Actions Perform in the Play The Importance of Being Earnest

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      There is very little action in the plays of Oscar Wilde like The Importance of Being Earnest, Lady Windermere's Fan, A Woman of No Importance and An Ideal Husband. The Importance of Being Earnest is a delightfully fantastic play full of paradoxes, brilliant dialogues and originality in the treatment of theme. Its plot is rather thin, but full of wit and humour that keeps the reader engaged in it. It would not be an exaggeration to say that the entire appeal of the play lies in its brilliant dialogues. The Importance of Being Earnest by no means has a substantial plot. The chief interest of it lies in the dialogues because the character do very little in it except talks. The dialogues in this play are full of wit, humour, paradoxes and epigrams.

Action in Act I

      There is hardly anything that happens in the entire play. The only action in the first act is the following developments in the plot: Jack's visit to Algernon's flat in London, arrival of Lady Bracknell and Gwendolen, Jack's proposal of marriage to Gwendolen and her immediate acceptance, Jack's decision to change his name to Ernest and Lady Bracknell's rejection of Jack's on the grounds of his unknown parentage. Besides these incidents we are also informed that Algernon has invented an invalid friend by the name of Bunbury. He has invented this friend to go into the countryside. He provides him with the opportunities to visit countryside, while Jack has invented a younger brother, called Ernest, who leads an immoral life in London and his wicked deeds take him to London and on the pretext of visiting this fictitious brother he gets a chance to court Gwendolen.

Action in Act II

      In the Act II we are introduced with some more characters — Miss Prism, Cecily and Dr. Chasuble. We came to know about the mutual attraction between Miss Prism and Dr. Chasuble; Algernon's visit to Jack's countryside residence, in the guise of Ernest, in order to see Cecily about whom he has come to know through the inscription in Jack's cigarette-case; Jack's coming back to country in mourning clothes; verbal skirmishes between Jack and Algernon; Algernon's marriage proposal to Cecily and Cecily's acceptance because she is already in love with him and have even got engaged to him in her imagination; Gwendolen's unexpected and sudden arrival at Jack's countryside house and the misunderstanding between the two girls because both of them believe that they both are engaged to the same Ernest and both the young men — Algernon and Jack's desires to be christened as Ernest.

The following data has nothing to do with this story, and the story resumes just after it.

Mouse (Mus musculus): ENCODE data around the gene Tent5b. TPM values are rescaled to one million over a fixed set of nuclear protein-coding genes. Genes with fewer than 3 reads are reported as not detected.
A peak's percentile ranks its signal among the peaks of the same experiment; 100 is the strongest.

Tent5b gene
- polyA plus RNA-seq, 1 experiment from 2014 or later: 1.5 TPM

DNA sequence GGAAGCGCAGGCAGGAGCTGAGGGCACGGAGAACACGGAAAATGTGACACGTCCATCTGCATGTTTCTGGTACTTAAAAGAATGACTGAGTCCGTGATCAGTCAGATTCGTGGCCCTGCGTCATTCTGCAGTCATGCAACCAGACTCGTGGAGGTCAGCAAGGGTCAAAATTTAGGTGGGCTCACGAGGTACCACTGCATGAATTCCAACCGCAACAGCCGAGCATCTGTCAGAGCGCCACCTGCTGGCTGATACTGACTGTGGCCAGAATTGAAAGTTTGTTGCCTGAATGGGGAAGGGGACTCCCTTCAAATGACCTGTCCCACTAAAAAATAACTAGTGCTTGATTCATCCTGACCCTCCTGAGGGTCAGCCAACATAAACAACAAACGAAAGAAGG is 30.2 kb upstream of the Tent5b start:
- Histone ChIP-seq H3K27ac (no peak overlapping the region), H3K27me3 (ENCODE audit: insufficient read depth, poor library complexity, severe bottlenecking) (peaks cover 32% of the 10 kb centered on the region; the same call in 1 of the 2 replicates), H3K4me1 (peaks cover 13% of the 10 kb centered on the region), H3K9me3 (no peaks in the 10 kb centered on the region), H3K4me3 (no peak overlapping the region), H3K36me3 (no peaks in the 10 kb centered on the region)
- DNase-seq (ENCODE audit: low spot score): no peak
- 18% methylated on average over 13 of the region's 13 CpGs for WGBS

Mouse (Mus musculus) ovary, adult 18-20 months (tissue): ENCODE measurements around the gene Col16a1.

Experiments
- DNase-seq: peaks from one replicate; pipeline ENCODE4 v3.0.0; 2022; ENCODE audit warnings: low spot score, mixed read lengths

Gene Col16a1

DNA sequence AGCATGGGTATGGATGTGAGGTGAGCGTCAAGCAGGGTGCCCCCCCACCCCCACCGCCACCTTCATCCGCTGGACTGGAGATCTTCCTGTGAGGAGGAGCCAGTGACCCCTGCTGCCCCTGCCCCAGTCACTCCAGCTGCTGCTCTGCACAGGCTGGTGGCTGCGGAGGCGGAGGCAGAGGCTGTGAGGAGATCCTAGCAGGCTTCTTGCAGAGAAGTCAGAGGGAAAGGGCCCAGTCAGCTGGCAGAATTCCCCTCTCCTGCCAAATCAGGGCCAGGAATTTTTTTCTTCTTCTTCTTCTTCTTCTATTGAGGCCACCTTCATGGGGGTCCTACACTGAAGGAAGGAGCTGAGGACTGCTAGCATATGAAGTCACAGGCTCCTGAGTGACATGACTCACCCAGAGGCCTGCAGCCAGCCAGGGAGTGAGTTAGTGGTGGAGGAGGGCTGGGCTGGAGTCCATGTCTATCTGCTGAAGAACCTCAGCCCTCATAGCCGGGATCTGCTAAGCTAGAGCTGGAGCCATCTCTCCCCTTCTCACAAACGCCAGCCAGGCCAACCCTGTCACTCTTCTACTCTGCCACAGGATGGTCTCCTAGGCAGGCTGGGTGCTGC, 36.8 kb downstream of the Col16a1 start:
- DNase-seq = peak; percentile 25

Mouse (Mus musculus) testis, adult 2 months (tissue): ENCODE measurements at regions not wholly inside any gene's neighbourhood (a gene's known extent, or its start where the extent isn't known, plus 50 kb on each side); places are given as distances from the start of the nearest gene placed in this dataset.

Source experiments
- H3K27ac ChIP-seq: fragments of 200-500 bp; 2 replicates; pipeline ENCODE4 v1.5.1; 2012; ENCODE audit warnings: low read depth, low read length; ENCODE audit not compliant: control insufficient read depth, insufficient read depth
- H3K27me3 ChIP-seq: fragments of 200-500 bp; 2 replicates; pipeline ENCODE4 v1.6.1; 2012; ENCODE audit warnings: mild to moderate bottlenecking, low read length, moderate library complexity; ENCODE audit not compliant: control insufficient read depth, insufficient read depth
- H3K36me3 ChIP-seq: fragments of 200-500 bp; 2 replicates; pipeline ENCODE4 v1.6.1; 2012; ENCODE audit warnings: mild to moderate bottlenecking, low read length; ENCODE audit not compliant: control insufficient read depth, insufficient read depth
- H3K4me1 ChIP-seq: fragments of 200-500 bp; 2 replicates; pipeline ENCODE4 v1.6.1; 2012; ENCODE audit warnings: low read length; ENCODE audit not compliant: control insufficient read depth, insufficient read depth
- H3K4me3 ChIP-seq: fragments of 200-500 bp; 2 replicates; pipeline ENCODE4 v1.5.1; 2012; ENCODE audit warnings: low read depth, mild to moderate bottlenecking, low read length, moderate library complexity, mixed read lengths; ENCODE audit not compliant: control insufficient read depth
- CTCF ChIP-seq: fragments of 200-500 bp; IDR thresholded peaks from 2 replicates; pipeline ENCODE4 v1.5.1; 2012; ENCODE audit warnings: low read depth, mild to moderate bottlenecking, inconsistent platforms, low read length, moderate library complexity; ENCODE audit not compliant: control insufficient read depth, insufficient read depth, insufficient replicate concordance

Action in Act III

      The action in the Act III consists Lady Bracknell's arrival at the Manor House in search of her daughter Gwendolen; Cecily's cross-examination by Lady Bracknell and her approval of Cecily's marriage to Algernon; Jack’s disapproval of giving his consent to Cecily's marriage to Algernon Prism; Lady Bracknell's approval of Jack and Gwendolen's marriage. And the play ends with three couples — Jack and Gwendolen, Algernon and Cecily and Dr. Chasuble and Miss Prism uniting happily.

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